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Unidirectional Material Testing May Mislead Manufacturing
White Paper

Beyond the Data Sheet: Unidirectional Material Testing May Mislead Manufacturing

Unraveling Material Property Discrepancies within Fused Filament Fabrication (FFF)

A Comparative Material Testing Analysis of Stratasys vs Market Competition 

This white paper was motivated by claims of superior material properties by FFF (fused filament fabrication) competitors despite internal Stratasys testing that demonstrated otherwise. This incongruity between published and demonstrated specifications stems from differences in the toolpaths and build orientation of mechanical test specimens between Stratasys test methods and the competitor’s.

Beyond the Data Sheet: Unidirectional Material Testing May Mislead Manufacturing

Stratasys FDM Materials vs Competitors

When switching from the standard toolpaths used by Stratasys to the optimized unidirectional toolpaths used by the competitor. Stratasys FDM® Nylon-CF10 demonstrated the results that follow:

  • 160% increase in heat deflection temperature (HDT)
  • 152% increase in tensile modulus
  • 94% increase in the tensile yield strength

3D printing mechanical samples with unidirectional toolpaths is appropriate to show the maximum strength of a carbon fiber filled material, but is not representative of the material strength within the typical FDM 3D printed part. 

Download the white paper!

Discover how optimized unidirectional toolpaths led to impressive improvements in heat deflectiontensile modulus, and yield strength for Stratasys FDM® Nylon-CF10, showcasing the potential for enhanced FDM 3D printing materials.

Beyond the Data Sheet: Unidirectional Material Testing May Mislead Manufacturing

Unidirectional Material Testing

FDM vs FFF 3D Printing Systems and Materials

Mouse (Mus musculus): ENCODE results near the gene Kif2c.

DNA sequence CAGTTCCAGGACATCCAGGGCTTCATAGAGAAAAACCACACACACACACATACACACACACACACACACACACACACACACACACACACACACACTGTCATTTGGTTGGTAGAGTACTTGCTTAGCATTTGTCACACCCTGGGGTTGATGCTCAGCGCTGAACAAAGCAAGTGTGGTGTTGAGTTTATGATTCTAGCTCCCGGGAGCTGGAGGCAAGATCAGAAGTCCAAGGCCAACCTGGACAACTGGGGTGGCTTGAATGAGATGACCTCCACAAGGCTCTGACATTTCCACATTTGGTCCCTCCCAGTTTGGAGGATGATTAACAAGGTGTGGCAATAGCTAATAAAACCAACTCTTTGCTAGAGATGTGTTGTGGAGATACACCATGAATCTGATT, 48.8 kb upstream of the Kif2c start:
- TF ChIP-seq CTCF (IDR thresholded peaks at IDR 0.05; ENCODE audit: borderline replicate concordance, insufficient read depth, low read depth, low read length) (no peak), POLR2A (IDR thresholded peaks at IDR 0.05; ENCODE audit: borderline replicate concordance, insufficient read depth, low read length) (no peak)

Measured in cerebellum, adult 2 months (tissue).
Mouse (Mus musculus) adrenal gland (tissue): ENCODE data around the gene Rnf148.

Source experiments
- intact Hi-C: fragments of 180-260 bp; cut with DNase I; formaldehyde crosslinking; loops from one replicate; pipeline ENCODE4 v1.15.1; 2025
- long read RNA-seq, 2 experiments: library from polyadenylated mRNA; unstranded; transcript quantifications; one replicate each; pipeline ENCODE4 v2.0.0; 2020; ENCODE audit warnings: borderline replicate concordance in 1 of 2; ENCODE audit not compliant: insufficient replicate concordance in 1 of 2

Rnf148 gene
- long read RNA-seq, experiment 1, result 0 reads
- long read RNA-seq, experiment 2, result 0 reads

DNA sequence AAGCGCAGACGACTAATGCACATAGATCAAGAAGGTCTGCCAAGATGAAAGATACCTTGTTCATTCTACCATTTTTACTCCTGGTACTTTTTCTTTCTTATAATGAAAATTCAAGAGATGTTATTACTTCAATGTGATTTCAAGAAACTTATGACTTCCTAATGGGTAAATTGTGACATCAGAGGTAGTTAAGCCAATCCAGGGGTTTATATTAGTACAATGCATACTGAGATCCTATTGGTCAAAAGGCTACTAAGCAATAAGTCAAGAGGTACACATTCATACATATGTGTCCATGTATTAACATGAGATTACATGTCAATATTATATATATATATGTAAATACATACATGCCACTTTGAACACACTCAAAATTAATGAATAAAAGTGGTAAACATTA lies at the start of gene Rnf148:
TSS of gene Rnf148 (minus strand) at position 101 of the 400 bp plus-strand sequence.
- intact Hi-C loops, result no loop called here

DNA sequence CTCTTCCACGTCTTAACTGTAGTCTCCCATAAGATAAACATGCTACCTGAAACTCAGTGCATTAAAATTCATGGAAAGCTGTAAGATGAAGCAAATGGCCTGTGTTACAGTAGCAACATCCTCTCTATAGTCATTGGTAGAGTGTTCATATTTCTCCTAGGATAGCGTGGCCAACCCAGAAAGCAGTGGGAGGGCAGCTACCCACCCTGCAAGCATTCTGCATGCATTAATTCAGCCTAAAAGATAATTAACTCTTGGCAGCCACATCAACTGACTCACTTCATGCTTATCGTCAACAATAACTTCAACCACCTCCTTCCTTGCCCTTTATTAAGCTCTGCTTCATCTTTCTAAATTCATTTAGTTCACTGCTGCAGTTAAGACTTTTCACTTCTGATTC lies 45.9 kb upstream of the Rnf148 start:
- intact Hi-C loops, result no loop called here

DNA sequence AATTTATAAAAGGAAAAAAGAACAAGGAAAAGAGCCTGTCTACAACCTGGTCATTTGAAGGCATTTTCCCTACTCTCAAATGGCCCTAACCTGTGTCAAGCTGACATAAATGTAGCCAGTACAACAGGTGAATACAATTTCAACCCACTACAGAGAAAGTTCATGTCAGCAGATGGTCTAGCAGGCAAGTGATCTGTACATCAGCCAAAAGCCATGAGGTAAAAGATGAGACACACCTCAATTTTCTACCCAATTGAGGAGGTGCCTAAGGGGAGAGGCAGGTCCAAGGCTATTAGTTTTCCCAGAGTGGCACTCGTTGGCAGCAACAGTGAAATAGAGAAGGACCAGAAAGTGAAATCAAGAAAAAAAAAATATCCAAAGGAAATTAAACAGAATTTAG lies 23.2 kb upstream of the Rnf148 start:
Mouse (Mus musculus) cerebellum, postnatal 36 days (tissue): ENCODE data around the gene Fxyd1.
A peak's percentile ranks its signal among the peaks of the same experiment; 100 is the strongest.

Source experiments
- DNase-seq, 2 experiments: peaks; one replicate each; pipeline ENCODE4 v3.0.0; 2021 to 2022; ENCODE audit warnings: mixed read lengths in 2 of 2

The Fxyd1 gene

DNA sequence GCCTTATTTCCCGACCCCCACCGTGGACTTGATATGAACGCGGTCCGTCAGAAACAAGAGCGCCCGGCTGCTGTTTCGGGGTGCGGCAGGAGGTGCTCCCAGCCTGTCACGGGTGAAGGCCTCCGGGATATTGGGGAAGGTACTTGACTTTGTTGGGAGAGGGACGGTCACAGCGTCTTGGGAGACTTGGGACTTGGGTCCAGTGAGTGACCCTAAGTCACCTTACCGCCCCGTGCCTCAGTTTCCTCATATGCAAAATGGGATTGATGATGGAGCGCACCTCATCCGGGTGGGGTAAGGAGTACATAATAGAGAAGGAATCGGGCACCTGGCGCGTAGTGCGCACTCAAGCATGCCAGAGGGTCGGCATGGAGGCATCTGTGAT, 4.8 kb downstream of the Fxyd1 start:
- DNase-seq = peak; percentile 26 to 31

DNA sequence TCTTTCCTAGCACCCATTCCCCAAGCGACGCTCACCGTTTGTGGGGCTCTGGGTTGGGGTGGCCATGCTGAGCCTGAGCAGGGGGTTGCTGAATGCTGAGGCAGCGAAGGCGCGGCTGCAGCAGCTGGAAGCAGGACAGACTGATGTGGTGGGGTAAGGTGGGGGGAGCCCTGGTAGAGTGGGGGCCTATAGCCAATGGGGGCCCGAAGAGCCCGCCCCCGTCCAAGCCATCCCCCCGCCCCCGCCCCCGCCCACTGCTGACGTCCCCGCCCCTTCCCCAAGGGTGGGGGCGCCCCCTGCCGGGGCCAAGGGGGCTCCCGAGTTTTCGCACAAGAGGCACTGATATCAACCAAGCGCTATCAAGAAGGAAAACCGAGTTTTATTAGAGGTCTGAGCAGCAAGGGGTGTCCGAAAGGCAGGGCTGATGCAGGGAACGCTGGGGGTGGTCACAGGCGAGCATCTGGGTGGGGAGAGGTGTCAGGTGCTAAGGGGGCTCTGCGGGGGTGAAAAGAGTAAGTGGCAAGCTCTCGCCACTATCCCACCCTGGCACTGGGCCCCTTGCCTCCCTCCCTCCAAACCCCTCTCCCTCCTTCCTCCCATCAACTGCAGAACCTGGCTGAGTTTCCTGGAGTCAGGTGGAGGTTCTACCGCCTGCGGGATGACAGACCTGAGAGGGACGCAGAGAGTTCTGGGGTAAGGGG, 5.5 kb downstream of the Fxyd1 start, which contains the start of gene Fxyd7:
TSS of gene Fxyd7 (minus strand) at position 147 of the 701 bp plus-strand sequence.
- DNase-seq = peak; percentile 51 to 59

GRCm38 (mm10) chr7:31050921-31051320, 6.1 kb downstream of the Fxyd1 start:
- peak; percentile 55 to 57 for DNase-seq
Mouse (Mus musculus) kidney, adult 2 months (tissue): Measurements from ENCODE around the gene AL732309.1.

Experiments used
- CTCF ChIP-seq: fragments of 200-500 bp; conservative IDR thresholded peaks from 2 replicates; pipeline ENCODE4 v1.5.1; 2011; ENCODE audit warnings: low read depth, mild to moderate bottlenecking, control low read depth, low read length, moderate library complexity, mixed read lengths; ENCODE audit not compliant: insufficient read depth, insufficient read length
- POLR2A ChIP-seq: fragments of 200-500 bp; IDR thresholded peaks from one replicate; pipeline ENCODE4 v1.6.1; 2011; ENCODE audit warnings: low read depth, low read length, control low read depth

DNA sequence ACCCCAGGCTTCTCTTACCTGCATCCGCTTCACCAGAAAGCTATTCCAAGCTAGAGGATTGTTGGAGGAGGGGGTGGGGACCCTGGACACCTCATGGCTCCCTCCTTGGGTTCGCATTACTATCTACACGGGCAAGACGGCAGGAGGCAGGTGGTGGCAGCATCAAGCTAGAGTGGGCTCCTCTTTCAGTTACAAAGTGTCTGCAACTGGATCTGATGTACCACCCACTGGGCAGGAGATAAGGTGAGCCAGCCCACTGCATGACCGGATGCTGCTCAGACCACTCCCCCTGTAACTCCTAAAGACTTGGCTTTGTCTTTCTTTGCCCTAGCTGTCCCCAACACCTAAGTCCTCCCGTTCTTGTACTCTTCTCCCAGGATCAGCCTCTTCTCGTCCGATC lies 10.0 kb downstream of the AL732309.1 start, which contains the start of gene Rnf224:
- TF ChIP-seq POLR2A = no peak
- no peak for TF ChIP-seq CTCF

Fused Deposition Modeling vs Fused Filament Fabrication 

Stratasys pioneered Fused Deposition Modeling (FDM), a groundbreaking patented innovation that has become synonymous with quality and precision. Meanwhile, Fused Filament Fabrication (FFF), based on the same Stratasys-developed technology, operates without patent limitations and embraces open-source principles.

Although the naming differs, the fundamental principles powering FDM and FFF remain similar. Both methods employ molten thermoplastic material extruded through a nozzle, constructing objects layer by layer.

The key differences arise from the proven 3D printing technology and materials: 

  • Carbon Fiber 3D Printers: Stratasys FDM harnesses exclusive 3D printers, including the F190™CR and F370®CR FDM® composite printers. FFF technology is open-source, enabling multiple manufacturers to create compatible 3D printers.
  • Composite 3D Printing Materials: Stratasys FDM printers offer an expansive spectrum of high-performance and engineering-grade thermoplastics, including ABS-CF10 and Nylon-CF10.

These materials showcase exceptional mechanical attributes, heat resilience, and chemical durability, rendering them ideal for demanding applications within sectors such as aerospace, automotive, and healthcare.

FFF 3D printers typically support a narrower range of materials and thermoplastics, which are more commonly used in hobbyist and consumer-grade applications.

Uncover the Truth

This white paper uncovers the truth behind Stratasys' internal testing and competitor claims in FDM.